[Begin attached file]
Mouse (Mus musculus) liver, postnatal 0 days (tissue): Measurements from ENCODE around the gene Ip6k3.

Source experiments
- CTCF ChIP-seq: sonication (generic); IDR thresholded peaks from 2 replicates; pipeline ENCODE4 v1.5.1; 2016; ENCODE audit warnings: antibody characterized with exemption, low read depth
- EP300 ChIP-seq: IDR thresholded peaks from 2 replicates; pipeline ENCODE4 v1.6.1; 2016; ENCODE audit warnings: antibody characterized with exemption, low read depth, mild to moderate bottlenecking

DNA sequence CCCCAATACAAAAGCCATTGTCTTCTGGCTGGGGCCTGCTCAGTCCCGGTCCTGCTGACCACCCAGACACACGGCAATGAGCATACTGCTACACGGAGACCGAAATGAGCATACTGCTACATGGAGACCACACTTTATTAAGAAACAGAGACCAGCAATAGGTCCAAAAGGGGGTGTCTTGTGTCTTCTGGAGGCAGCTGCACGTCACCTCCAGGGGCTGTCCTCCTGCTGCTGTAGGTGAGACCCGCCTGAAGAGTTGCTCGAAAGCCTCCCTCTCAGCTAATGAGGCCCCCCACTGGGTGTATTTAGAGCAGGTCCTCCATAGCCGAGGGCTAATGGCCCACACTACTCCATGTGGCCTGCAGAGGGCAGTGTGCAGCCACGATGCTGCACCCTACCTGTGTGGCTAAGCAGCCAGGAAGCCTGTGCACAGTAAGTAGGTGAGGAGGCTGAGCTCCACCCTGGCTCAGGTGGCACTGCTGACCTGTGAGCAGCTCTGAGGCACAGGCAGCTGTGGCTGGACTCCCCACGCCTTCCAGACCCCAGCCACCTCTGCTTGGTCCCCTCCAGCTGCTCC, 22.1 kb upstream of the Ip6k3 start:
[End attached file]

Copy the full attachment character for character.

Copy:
Mouse (Mus musculus) liver, postnatal 0 days (tissue): Measurements from ENCODE around the gene Ip6k3.

Source experiments
- CTCF ChIP-seq: sonication (generic); IDR thresholded peaks from 2 replicates; pipeline ENCODE4 v1.5.1; 2016; ENCODE audit warnings: antibody characterized with exemption, low read depth
- EP300 ChIP-seq: IDR thresholded peaks from 2 replicates; pipeline ENCODE4 v1.6.1; 2016; ENCODE audit warnings: antibody characterized with exemption, low read depth, mild to moderate bottlenecking

DNA sequence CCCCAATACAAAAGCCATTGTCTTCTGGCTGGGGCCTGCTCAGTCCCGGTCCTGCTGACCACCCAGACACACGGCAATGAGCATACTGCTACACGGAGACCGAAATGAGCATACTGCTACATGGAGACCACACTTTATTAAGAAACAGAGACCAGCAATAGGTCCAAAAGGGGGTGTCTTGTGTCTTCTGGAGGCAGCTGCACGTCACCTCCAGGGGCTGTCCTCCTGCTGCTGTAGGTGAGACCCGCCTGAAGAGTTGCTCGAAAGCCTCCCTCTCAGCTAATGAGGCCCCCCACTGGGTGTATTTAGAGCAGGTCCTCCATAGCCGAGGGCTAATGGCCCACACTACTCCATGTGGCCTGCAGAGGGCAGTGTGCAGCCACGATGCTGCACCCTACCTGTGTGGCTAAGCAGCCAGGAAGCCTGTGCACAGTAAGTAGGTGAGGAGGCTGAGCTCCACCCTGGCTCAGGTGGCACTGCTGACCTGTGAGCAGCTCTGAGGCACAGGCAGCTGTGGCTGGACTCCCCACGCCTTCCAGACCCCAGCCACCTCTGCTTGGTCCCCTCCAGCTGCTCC, 22.1 kb upstream of the Ip6k3 start: